As for using a pointer only when it makes sense to use a pointer, there's no reason to do it this way in C++. The encapsulation provided by a class allows you to take care of most of the occasions when it would need to be active. You won't need to store a persistent reference to something gotten from a member function very often, so things like smart pointers shouldn't be necessary.

I'm not sure if we're all talking about the same thing here.

There are definitely plenty of reasons only to use pointers when necessary and appropriate in C++. In any case, this statement:

As for using a pointer only when it makes sense to use a pointer, there's no reason to do it this way in C++.[/quote]
Is a little confusing, because it seems to suggest that it's appropriate - and even desirable - to use a pointer specifically when it doesn't make sense :)

Let's say you have a class that has a member that's a 3-d geometric vector. You could do this:

class MyClass
{
Vector3 position;
};

Or this:

class MyClass
{
// Position is allocated dynamically at some point...
Vector3* position;
};

Now, I imagine you'd agree that the first example would be preferable, and would be the more common way to do it. If so, that should clearly demonstrate that you don't in fact always want to use pointers for members that are of class types, but rather that you only want to use pointers when it makes sense to do so.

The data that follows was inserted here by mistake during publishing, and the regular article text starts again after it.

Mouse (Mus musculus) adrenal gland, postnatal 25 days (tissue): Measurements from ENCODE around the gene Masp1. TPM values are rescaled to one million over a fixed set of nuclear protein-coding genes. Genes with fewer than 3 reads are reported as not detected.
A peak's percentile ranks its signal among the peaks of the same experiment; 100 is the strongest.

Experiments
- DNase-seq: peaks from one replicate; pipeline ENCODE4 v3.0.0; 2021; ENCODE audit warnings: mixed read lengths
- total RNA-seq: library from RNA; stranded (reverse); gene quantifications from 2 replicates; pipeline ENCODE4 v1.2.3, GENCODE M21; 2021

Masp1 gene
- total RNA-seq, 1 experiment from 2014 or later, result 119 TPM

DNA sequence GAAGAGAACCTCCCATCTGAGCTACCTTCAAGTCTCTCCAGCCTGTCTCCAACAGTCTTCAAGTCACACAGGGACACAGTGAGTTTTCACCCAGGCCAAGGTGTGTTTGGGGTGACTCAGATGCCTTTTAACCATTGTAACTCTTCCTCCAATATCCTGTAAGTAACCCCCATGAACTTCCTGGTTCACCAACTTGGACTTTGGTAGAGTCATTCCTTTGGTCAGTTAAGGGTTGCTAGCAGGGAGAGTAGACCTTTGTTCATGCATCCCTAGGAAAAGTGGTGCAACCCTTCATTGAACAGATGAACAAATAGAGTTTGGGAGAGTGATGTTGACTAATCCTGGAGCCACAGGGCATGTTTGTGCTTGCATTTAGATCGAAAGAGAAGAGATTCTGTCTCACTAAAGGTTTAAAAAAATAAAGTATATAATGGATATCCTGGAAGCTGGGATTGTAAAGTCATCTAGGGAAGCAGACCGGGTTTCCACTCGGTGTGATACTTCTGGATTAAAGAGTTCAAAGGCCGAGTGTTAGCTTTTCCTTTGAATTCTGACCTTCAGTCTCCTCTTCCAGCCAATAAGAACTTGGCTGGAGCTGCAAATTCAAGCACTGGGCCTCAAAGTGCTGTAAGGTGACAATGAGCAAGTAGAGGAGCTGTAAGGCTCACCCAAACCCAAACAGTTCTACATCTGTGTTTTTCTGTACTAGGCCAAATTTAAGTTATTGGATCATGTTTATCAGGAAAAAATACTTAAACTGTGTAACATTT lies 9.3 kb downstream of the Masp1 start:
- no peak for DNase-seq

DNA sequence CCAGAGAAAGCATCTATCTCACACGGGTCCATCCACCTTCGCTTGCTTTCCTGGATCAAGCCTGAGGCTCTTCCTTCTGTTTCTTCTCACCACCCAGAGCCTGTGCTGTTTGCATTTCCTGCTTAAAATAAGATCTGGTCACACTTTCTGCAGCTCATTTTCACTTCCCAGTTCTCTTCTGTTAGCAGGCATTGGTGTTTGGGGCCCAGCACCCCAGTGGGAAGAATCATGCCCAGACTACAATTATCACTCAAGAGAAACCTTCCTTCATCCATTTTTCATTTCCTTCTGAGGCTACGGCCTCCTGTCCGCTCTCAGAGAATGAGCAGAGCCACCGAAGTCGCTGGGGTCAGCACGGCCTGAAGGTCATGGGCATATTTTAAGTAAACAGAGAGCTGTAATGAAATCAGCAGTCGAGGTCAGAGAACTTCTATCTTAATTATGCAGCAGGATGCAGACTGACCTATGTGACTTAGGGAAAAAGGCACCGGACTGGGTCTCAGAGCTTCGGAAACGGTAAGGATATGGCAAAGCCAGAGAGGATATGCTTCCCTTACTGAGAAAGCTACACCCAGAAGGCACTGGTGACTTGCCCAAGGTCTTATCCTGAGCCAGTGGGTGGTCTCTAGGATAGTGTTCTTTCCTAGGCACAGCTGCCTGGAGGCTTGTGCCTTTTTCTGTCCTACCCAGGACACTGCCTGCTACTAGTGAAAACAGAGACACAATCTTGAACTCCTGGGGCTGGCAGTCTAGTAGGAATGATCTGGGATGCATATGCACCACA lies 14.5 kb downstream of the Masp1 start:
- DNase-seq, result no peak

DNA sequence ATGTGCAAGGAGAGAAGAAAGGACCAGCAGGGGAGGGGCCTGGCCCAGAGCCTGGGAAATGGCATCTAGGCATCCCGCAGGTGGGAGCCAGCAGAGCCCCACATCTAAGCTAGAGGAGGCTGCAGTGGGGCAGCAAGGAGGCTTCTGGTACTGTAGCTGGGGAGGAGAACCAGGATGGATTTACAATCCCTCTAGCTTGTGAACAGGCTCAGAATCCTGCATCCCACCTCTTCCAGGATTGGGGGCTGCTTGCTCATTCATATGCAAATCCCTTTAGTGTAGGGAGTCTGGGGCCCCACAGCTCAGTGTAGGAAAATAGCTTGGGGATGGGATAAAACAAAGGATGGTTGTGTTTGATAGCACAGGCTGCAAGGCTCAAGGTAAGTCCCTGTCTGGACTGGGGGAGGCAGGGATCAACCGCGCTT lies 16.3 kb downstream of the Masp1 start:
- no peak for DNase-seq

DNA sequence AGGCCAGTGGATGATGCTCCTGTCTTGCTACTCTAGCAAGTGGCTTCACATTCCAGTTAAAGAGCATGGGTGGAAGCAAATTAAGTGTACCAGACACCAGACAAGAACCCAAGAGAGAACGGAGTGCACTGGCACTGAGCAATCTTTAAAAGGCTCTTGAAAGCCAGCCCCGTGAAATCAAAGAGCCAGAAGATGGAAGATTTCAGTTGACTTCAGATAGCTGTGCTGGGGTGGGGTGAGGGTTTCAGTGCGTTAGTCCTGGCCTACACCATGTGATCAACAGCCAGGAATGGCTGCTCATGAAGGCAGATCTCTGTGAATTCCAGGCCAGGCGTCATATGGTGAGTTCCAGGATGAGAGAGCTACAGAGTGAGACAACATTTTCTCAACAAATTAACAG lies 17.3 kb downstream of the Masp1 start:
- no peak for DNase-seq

The only real question remaining then is, when does it make sense to do so? That will depend on the developer, and on the context, but there will be plenty of cases (arguably) where you would not want to use a pointer. Just as an example, there'd be little point (that I can think of, at least) in storing a member of type std::vector using a pointer.

Naturally there are places where a pointer of some sort would be appropriate (where polymorphism is needed, Pimpl idiom, etc.), but to use a pointer where it's not needed just adds additional complexity for no particular gain.

As for smart pointers, the primary purpose of a smart pointer is to automate lifetime management and clean-up of a dynamically allocated resource. Proper use of smart pointers obviates the need for (non-compiler-generated) destructors in most cases, and simplifies code overall.

Again, based on your post above, I think maybe we're not all talking about the same thing here. Again though, I'd say that in C++ pointers should not be the 'default' choice, but rather should only be used when there's a specific reason to do so.
[/quote]
While I see your point (it is simpler to let the compiler allocate that memory for you behind the scenes), with common encapsulation techniques there isn't much point in doing it one way or the other besides the desire of the programmer.

So I guess the ultimate answer, based on responses from people clearly more knowledgeable than myself on the subject and also from some of my own experiences, is to do what you think is right for the situation.